We need to base our connection on what connection actually is- mutual energy transfer, atoms touching atoms, the soul divine meeting another soul, the hand of God bringing people together, an electric current, a happy buzz… however you want to describe a connection through your lenses of religion, philosophy or science. Connection can be with a person, an animal, a place, mother nature. It can be a song, a dance, art work, a scientific marvel, a job, a company, a sorority, or even yourself…. it can be a lot of things.
When you find a connection to this thing or person or place… a noun, really, that is when happiness and harmony happen.
When you connect, you find harmony. You don’t have to connect for a lifetime, just for a moment, even sometimes. When you say hello to the person on the street, look people in the eye, say hi to someone on the train… you connect. You reach out to that person in class, you connect. You pet that dog, touch the grass or sand between your toes, smell the flowers, feel the ocean breeze, exchange compassion, open your eyes, open your heart- you are connecting to those buzzing atoms of energy. You are using the senses that God, evolution, life gave to you to make that connection – senses that cannot truly be transferred via your phone (or if they are, there’s a filter on it).
Connection gives us life. Connection gives us purpose. Connection gives us belonging.
What is the opposite of connection? Destruction. Loneliness. Withdrawal. Unhappiness. Think about those who do not or are unwilling to connect. Most live in fear. In fact, I would say all of them live in fear. They live in silos. They don’t know what is going on or what others are doing. They start living in their head, creating elaborate stories, maybe they begin comparing themselves to others. Feeling bad about themselves, their lives. Maybe they send an angry misunderstood, text. Maybe they buy rounds of ammunition and storm a school. Maybe they decide to bomb each other. Maybe they decide to dump chemicals into streams. Or build resentment.
When we don’t connect, we destroy. We not only destroy others, we actually destroy ourselves in the process.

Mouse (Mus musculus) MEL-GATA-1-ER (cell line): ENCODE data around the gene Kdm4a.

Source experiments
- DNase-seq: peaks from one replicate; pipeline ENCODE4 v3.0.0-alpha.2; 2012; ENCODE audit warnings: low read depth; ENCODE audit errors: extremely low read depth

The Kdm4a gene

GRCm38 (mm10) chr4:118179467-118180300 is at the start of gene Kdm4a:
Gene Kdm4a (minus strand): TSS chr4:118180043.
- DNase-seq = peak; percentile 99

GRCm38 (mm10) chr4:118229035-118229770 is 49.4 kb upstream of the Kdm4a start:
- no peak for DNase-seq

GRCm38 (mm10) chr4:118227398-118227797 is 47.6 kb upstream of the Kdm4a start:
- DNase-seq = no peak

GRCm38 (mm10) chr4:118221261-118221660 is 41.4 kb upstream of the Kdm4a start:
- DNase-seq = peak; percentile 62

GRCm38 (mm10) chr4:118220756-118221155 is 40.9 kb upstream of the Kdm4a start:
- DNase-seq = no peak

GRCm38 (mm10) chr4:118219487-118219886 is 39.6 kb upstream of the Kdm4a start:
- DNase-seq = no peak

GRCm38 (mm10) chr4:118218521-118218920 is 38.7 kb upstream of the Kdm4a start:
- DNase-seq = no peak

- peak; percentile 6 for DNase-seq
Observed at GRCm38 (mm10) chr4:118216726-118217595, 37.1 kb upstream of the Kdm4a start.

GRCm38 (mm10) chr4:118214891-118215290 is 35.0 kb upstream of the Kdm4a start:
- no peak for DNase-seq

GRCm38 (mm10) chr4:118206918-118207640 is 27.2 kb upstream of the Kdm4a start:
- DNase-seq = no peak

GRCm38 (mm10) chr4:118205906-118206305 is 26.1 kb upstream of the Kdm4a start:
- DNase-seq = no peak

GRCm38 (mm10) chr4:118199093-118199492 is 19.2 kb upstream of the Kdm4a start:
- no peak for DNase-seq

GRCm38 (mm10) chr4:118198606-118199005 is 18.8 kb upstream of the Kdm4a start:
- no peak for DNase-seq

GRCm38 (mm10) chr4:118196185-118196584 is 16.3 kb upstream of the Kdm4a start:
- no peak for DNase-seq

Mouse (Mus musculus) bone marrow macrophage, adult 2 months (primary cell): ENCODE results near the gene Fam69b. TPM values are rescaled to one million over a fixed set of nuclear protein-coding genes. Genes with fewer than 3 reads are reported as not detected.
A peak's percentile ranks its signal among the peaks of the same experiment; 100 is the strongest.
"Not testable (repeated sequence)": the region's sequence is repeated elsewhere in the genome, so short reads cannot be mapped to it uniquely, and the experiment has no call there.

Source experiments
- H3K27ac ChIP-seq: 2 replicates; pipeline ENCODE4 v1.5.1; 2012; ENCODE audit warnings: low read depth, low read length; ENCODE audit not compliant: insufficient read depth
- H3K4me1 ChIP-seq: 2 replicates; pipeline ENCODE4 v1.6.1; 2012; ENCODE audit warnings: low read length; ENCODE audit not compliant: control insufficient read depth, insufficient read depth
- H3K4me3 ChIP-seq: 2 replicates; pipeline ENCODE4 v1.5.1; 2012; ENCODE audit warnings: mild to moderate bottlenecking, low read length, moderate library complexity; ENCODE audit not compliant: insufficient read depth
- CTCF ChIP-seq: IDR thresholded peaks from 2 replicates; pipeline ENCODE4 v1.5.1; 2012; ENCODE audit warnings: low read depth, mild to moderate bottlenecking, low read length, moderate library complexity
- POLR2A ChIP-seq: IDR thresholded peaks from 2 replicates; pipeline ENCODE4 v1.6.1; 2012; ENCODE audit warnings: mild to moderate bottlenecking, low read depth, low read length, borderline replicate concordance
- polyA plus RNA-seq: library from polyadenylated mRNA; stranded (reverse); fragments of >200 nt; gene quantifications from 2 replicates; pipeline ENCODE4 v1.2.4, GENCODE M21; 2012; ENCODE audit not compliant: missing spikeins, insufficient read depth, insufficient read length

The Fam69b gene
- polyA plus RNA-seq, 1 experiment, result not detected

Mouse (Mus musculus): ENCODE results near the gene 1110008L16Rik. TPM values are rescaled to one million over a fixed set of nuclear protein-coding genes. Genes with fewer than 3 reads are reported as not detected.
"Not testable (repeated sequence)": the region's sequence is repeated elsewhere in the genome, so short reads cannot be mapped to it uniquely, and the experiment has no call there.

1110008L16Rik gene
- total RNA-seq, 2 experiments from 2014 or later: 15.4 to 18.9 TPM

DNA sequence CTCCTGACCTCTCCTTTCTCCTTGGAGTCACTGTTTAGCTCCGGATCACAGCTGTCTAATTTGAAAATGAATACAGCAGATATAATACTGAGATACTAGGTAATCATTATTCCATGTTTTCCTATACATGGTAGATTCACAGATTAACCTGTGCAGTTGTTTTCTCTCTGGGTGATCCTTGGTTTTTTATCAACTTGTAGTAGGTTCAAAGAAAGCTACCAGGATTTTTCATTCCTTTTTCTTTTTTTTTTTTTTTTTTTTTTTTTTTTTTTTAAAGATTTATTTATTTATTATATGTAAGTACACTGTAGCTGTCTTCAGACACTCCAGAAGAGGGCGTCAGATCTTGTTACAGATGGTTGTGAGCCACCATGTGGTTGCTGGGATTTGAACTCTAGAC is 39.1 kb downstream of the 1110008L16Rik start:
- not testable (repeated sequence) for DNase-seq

Now think of your most wonderful times in life. Do they involve someone? A loved one? A pet? A special place? A smell or a song? This is because that in that moment or moments, we CONNECTED. We did not text. We did not Facebook. We did not isolate. We connected.
Want the key to happiness? Reach out and connect with the world- because the world is sitting around you, just aching to connect.
Halo was my basenji of 12 ½ years. It feels weird to say, “was” because only yesterday I was saying, “is”. I wouldn’t normally write about something so personal to me on this blog, but I’ve been in a daze, and I am finding ways to feel some healing in these early moments- and writing it out is one of those ways.
Halo was a healthy, active purebred basenji girl. I got her as a 7-week old puppy. She was the most stubborn, crazy, weirdly lovable dog. In November 2013, she started violently sneezing. After a battery of tests, I was referred to a specialist in January who placed her on meds until a CT scan was conducted in March, diagnosing her with Nasal Carcinoma, an inoperable, incurable sinus cancer. At the time of the CT, the oncologist let me know she had three months to live. She only made it two.
If you don’t want to read the details of this, I completely understand. I wrote this for two reasons, first,doing any kind of Google search on “when to euthanize your pet” is very subjective. Everyone says, “you’ll know”- and while it is true, I did, no one really talks about how they know. But perhaps if I describe to you what I was experiencing, it will help you identify when your pet is letting “you know.”
But the main, second reason I am writing this- is for grieving purposes. This is more for me to get out the emotion I have had for this little girl for so long and keep a record of this day. I just don’t want to forget it. Even though I write this with sadness, the heaviest heart, and tear stained cheeks, I write it because despite the awfulness of the outcome, it was one of my most favorite days with her.
Halo’s Last Day, June 1, 2014
I woke up this morning to find you already awake on my bed. You’ve struggled to breathe the last few days in the morning… waking me up to help you somehow. Walking down the steps I bought for you when you couldn’t jump anymore, and pawing at my bed, demanding that I pay attention! Today you were quieter. I thought for a moment, do I call the vet? Is this it? Maybe wait and see. Or maybe there is no time to wait.